Fifteensquared

Never knowingly undersolved.

Financial Times 13,545 / Cinephile

Posted by Gaufrid on November 17th, 2010

Gaufrid.

It’s Wednesday so there is a good chance that we will see Cinephile, this time with one of his ‘XX has the same meaning throughout’ puzzles. A pleasant stroll on a very wet and very windy morning.

Initially MB meant little to me but 20,24 was solved during the first pass through the clues which immediately suggested films featuring the Marx Brothers. The remaining thematic entries then became easy because I had become familiar with these films through previous puzzles. In fact some were perhaps too easy since 12,23,6 could be solved from the enumeration alone. The repeated use of ‘funny thing’ also made life simpler as did having the answer to 25ac before parsing 12,23,6.

Across
1 COMEDIANS  COME D[ancing] I (first) ANS (solution {answer})
9 OPERA  hidden in ‘prOPER Apparel’ – ‘funny thing’ = night so the ‘scene’ comes from “A Night at the Opera“.
10 SARTORIAL  SAR[k] (king leaves island) *(TAILOR)
11 DISDAINFUL  *(IS FLUID AND)
12,23,6 A DAY AT THE RACES  AD (publicity) AYAT[ollah] (part of religious leader) HERA (deity) in *(SECT)
15 STARTLE  ST (good person {saint}) *(ALERT)
17 AIMLESS  A (one) I L (left) in MESS (confusion)
19 FILBERT  homophone of ‘Phil’ BERT (two little boys) – (the nut of) the cultivated hazel.
20,24 DUCK SOUP  DUCKS (avoids) OUP (press {Oxford University Press}) – US slang for something very easy or a cinch.
22 CASABLANCA  ‘presidency’ = White House which when translated gives CASA BLANCA, the title of a well-known film. Another instance of ‘scene of funny thing’ (see 9ac) so “A Night in Casablanca“.
25 AYATOLLAH  TO ALL reversed in AYAH (nursemaid)
26 NIGHT  *(THING) – the third clue that has ‘funny thing’.
27 TULIP  TU (familiar address to French) LIP (speaker) – ‘tu’ in French is the second person singular for ‘you’. It is only used when talking to someone you know (‘familiar address’). When speaking to a stranger one would use ‘vous’ (normally the second person plural of ‘you’).
28 WORKHORSE  dd – punch: “a short-legged draught horse, chestnut in colour, orig bred in Suffolk”.

Down
1 CLOUD  C (number) LOUD (making a noise)
2 MAELSTROM  *(SMART MOLE)
3 DRAMATISED  DRAM (whisky) *(AS DIET)
4 ABSENCE  AB (sailor) *(SCENE) – the ‘philtre’ being “absence makes the heart grow fonder”.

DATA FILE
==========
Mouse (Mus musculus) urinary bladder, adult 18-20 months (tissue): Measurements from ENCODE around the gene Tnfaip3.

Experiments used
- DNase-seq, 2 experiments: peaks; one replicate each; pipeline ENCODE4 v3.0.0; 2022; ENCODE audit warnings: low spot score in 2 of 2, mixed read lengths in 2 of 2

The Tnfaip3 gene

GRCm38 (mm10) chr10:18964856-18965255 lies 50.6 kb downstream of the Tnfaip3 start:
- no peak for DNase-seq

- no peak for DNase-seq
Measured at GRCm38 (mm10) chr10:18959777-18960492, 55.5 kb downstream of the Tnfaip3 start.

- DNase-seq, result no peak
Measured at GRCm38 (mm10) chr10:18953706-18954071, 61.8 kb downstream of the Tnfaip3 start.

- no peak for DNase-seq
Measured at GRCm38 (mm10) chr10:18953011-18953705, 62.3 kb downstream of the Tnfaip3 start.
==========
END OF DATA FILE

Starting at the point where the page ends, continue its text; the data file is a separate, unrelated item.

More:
5 STRAUSS  ART (painting) reversed in SUSS (work out) – the family of Austrian composers.
6,14 ROOM SERVICE  ROOM (space) SERVICE (tree)
7 CHILD  L (pupil) in CHID (told off)
8 SPLAYFEET  PLAY (take the part of) in *(FESTE)
13 EARLY LUNCH  *(UNCLE HAR[r]LY)
14 STAND FAST  STAND (put up with) FAST (Lent)
16 TWEENAGER  TWEE (pretty-pretty) NAG (pony) ER (the queen) – “a child who, although not yet a teenager, has already developed an interest in fashion, pop music, and exasperating his or her parents”.
18 SWALLOW  dd
19 FEATHER  FEAT (achievement) HER (female) – a reference to “Horse Feathers“.
21 CRAWL  CRAW (crop) L (line)

5 Responses to “Financial Times 13,545 / Cinephile”

  1. Tony Welsh says:

    Thanks, Gaufrid. Started out with opera and duck soup. Finished it with some help from an online dictionary and a list of Marx Brothers’ films, but I did not get some of the word play. Like casa blanca equals white house equals presidency! Never heard of ayah either, or a workhorse punch, or filbert, or a service tree. So I learned a lot this morning and will now promptly forget it all again.

  2. bamberger says:

    Spotted immediately that MB =megabyte and so the theme was computing (very naive in hindsight to expect anything scientific in a crossword). The realised MB=Bachelor of medicine (no idea why the reversal) so the theme was medicine. When that failed thought about mercedes benz, municipal borough and even “men in black”. Got some other clues out but without getting the correct theme was never going to get far. I have heard of the Marx Brothers and sat through a few minutes of one of their films once but didn’t find it remotely amusing. I suppose that is the problem with themes-spot it and it becomes straightforward, miss it and you are stuck .

  3. scarpia says:

    Thanks Gaufrid.
    Spotted the theme more or less straight away,so this made the puzzle fairly easy for me,a big fan of the MBs.Still took a while to work out some pretty difficult clues and had to check on meaning of DUCK SOUP,which I didn’t know.
    I guess it’s not everyone’s cup of tea,but I always find this hilarious –
    http://www.youtube.com/watch?v=3nK8l2p1AYg

  4. Tony Welsh says:

    Bamberger, never presume what the theme is in advance. In this case though there were hints that it had something to do with the entertainment/film industry. I thought it was going to be a film star which would have left me in the dirt because I hardly know any. But then I hit on opera and remembered that the Marx Brothers had done a film along that line. And then duck soup clinched it. I did not know they had done a film about Casablanca, but looked up an on-line list of their films.

  5. BrigC says:

    New to the FT cryptic. Managed the theme without resorting to Google but didn’t much like loud = making noise at 1d.

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